Choosing a university or college is a big decision, so it's always good to get as much advice as possible. Prospectuses and official uni websites are great places to start, but what can you do if you want to dig a bit deeper and find out what a place is really like?

That's where these tactics will come in handy. By asking the right questions and using the right resources, you'll build up a much more informed opinion of a place before you commit the next few years of your life to it.

1 - Find out what other students think

If they're marching around outside the gates with 'Abandon Hope All Ye Who Enter Here' signs the message is pretty clear, but if not, how can you find out what current students make of a uni?

The outcomes of the National Student Survey can help. It's an official survey that most final-year undergrads complete, based on their opinion of the academic quality, teaching and facilities at a uni, so it should give you a really good idea of what their student experience was like.

The results for each course at a uni are displayed under 'student satisfaction' on Unistats, the government resource that lets you find out more about specific unis and undergraduate programmes. You can also check our uni guides for another angle.

2 - Investigate graduate prospects

Your time as a student will enrich your life in many ways: there's socialising, sports and the small matter of discovering more about who you are, for example. And of course your university or college should prepare you for your career, so it's important to find out what their graduates actually go on to do.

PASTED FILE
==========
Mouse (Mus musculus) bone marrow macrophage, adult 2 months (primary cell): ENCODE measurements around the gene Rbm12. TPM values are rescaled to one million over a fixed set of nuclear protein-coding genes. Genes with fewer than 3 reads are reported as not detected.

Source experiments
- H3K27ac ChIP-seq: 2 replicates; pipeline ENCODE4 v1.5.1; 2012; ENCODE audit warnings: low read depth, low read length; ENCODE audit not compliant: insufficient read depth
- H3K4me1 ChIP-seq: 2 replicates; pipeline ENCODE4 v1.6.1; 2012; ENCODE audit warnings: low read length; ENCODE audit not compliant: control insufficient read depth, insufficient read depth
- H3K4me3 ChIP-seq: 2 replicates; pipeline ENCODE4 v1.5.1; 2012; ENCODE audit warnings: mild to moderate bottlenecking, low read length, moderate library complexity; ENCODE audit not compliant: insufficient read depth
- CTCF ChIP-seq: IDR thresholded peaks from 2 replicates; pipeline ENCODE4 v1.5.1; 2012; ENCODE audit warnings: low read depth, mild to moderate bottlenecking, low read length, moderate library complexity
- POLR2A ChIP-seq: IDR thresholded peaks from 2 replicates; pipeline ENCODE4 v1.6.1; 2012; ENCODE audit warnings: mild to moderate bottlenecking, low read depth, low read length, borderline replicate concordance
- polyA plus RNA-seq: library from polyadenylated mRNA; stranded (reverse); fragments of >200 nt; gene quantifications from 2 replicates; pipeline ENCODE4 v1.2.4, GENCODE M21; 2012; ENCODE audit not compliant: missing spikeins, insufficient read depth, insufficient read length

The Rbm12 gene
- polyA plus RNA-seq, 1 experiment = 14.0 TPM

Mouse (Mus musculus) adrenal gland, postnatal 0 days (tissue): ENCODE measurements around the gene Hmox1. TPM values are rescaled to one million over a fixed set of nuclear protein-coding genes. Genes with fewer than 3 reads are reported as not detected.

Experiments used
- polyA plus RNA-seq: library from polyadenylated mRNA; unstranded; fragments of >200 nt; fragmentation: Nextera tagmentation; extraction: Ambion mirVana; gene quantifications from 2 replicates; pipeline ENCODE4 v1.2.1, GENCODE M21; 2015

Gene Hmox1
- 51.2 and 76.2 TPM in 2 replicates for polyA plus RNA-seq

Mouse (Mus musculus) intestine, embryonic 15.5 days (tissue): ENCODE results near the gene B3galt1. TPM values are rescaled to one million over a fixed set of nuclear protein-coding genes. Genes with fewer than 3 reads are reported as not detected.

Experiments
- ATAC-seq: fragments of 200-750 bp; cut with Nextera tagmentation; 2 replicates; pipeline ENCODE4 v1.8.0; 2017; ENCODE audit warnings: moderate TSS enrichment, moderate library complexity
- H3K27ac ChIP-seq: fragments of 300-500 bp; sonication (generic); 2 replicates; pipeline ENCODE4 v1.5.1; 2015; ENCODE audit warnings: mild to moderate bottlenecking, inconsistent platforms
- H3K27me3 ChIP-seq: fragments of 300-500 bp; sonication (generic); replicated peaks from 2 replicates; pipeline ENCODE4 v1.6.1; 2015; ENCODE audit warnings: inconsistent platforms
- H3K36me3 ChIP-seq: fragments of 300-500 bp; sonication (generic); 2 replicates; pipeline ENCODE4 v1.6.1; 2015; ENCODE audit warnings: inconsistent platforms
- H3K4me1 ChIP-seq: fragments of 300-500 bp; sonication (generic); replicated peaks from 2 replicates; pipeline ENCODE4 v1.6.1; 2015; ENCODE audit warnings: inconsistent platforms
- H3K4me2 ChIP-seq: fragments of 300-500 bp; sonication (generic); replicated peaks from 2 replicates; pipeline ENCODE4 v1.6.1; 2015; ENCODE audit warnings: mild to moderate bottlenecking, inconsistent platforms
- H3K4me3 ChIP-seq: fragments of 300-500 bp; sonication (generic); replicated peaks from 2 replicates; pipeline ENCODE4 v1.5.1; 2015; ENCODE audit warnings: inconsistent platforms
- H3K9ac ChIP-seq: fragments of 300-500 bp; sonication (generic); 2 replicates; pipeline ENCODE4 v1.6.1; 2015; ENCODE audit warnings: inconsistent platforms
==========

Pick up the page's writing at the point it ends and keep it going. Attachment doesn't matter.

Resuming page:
You can find some of this info on the course website, but also on independent sites like Unistats, which includes data from the 'Destination of Leavers from Higher Education' survey. Want a sneak peek at the road ahead? Use it to find out average salary, employment prospects and more, and choose the right course for your ambitions.

3 - See how a course or uni matches up against others

A good way of compiling your final shortlist (perhaps of places you'd like to visit on open days) is to see how unis stack up against each other. Unistats can be really helpful here as the site lets you get hold of official data and make side-by-side comparisons between different universities and colleges to see where their relative strengths and weaknesses are. Find out how it works here.

Don't forget that you can also use our forums for this – and Twitter can also be handy for some social media snooping.

4 - Looking into teaching and assessment

We all have preferred ways of studying, learning and assessment. As part of your research, find out what you'll face once you get to uni (hint: anything suggesting 'trial by Hunger Games' should be avoided). If one course has teaching and assessment methods that appeal to you more, it's worth taking into account. You can compile this info from uni websites, or use Unistats to build a shortlist and compare places.

5 - Be aware of money matters

Money matters
There's no getting around the fact that uni costs a lot, so make sure you know what the course fees are going to be. You might also find that there's financial support available: it's always worth checking to see what scholarships and bursaries are on offer. Also, sites like Unistats – which has data from 36,000 UK higher education courses – can give you an indication of accommodation costs at different universities and colleges, and provide links to info on financial support.

6 - Open your mind

Online research is an absolutely essential part of the process of finding the right uni, but if you can, round things off with some open day visits (get some advice on those here) to the places on your shortlist.

A uni might come out on top when you compare it on Unistats or look at people's comments in our forums, but some things you can't tell until you're there – like the feel of a campus, or the reaction you have to its location. So head to Unistats to take advantage of all that official data, sign up for open days, and get the real picture. Enjoy!